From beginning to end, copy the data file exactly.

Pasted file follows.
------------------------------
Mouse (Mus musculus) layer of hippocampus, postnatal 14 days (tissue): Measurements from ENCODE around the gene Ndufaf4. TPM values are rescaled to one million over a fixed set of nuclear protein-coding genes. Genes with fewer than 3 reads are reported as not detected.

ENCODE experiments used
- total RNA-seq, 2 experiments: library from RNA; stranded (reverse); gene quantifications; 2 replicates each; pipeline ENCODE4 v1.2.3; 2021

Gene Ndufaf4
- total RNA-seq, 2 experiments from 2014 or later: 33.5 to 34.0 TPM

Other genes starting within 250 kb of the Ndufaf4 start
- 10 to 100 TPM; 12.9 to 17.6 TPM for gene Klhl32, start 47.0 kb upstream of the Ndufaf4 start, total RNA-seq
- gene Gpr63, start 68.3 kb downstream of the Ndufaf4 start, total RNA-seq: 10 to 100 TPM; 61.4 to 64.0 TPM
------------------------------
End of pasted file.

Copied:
Mouse (Mus musculus) layer of hippocampus, postnatal 14 days (tissue): Measurements from ENCODE around the gene Ndufaf4. TPM values are rescaled to one million over a fixed set of nuclear protein-coding genes. Genes with fewer than 3 reads are reported as not detected.

ENCODE experiments used
- total RNA-seq, 2 experiments: library from RNA; stranded (reverse); gene quantifications; 2 replicates each; pipeline ENCODE4 v1.2.3; 2021

Gene Ndufaf4
- total RNA-seq, 2 experiments from 2014 or later: 33.5 to 34.0 TPM

Other genes starting within 250 kb of the Ndufaf4 start
- 10 to 100 TPM; 12.9 to 17.6 TPM for gene Klhl32, start 47.0 kb upstream of the Ndufaf4 start, total RNA-seq
- gene Gpr63, start 68.3 kb downstream of the Ndufaf4 start, total RNA-seq: 10 to 100 TPM; 61.4 to 64.0 TPM